Aircraft/fuel truck collision highlights importance of following safety directives during emergencies
Richmond Hill, Ontario, 2 September 2020 — Today, the Transportation Safety Board of Canada (TSB) released its investigation report (A19O0063) into the May 2019 collision between a fuel truck and a de Havilland DHC-8-300 at Toronto/Lester B. Pearson International Airport, Ontario. The investigation highlights the importance of passengers familiarizing themselves with safety information and following instructions from flight attendants during emergencies.
On 10 May 2019, at 01:33 local time, a Jazz Aviation LP de Havilland DHC-8-300 operated as flight JZA8615, and a fuel tanker operated by Menzies Aviation, collided on the apron at the Toronto/Lester B. Pearson International Airport, Ontario. The aircraft was carrying 52 passengers, including three infants. The passengers and crew evacuated the aircraft and were guided to the terminal building by the first responders. There was no fire and no fuel spillage. Fifteen minor injuries were reported, including one infant and one crew member.
The fuel tanker had crossed an aircraft warning sign painted on the apron surface just before the connecting corridor. These signs serve as a reminder for drivers that they are about to cross an aircraft taxilane, and to exercise vigilance. Drivers are not required to slow or stop in the absence of aircraft traffic. The fuel tanker did not slow or stop near the aircraft warning sign, and continued southbound at a speed of approximately 40 km/h, which is the speed limit.
The investigation determined that the limited field of view to the right of the fuel tanker driver’s cab caused by the front elevating service platform, along with the condensation on the windows, resulted in the driver being unable to see the aircraft in time to avoid the collision. While taxiing, the captain’s attention was focused primarily on the intended path of the aircraft to maintain the taxilane centreline and scan for traffic or obstacles ahead. The captain had a clear field of view in the direction of the oncoming fuel tanker, but the visibility was limited due to darkness, rain, and reflected light. Therefore, he did not see the oncoming tanker during the critical moments before the collision. If drivers and flight crews do not remain vigilant to the potential for other vehicles to cross designated apron maneuvering areas, regardless of airport activity level or vehicle right-of-way rules, there is an increased risk of collision.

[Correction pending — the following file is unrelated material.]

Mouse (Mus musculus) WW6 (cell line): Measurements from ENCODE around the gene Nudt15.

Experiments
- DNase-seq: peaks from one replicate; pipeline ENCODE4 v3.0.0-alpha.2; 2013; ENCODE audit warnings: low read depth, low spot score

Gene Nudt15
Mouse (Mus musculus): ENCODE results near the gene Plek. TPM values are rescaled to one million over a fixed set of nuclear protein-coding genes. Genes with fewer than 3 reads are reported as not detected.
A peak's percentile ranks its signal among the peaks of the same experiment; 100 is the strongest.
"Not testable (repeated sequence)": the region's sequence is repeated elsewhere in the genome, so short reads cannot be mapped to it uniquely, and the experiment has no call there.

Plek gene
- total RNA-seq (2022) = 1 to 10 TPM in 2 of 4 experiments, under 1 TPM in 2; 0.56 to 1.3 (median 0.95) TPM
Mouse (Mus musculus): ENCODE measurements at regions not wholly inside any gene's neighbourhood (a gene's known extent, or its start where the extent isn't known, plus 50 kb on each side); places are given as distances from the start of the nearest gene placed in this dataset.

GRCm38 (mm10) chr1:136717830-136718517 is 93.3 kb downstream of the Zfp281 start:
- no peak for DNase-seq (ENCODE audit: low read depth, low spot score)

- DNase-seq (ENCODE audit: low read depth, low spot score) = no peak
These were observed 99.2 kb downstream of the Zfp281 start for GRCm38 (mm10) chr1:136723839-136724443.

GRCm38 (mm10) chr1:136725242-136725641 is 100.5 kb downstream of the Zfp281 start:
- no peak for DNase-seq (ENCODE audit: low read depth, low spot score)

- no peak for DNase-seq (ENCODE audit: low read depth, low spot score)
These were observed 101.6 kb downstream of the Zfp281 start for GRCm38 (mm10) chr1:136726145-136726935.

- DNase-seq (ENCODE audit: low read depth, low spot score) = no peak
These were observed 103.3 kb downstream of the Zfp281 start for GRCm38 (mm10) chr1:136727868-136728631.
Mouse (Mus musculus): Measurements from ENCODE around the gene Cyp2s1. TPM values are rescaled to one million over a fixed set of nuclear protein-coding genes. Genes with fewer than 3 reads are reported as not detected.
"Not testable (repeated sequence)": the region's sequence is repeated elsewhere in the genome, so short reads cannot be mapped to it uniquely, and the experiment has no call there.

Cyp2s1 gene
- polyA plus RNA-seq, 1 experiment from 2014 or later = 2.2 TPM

The investigation also highlighted several factors as to risk related to the aircraft evacuation following the collision. It is important that passengers pay attention to the pre-flight safety briefings, review the safety features card, and follow directions from flight attendants in order to be prepared and to evacuate safely during an emergency. In this occurrence, one passenger was injured because she removed her seatbelt before the collision, despite the seatbelt light being illuminated and being told by the flight attendant to keep her seatbelt on. Two other passengers were injured after opening a rear emergency exit without instruction and jumping from the exit, which was not compliant with the safety features card instructions to sit on the sill of the emergency exit opening before exiting the aircraft. Some passengers also tried to retrieve carry-on items during the evacuation, which created delays. One infant was injured during the collision, reinforcing the need to address the outstanding TSB recommendation (A15-02) to require child restraint systems for infants and young children, to provide an equivalent level of safety to adults aboard commercial aircraft.
Following the occurrence, the Greater Toronto Airports Authority (GTAA) requested that the International Air Transport Association perform an audit of Menzies Aviation and its operations at Toronto/Lester B. Pearson International Airport. The GTAA has also initiated a review of its airside vehicle operator permit program, in consultation with stakeholders and vehicle operators. Menzies Aviation added rear and side view cameras to its tanker truck fleet and provided two-way radios to enhance communications between the company and its drivers. It also changed its operating practices to reduce ground vehicle congestion.
See the investigation page for more information.
The TSB is an independent agency that investigates air, marine, pipeline, and rail transportation occurrences. Its sole aim is the advancement of transportation safety. It is not the function of the Board to assign fault or determine civil or criminal liability.
For more information, contact:
Transportation Safety Board of Canada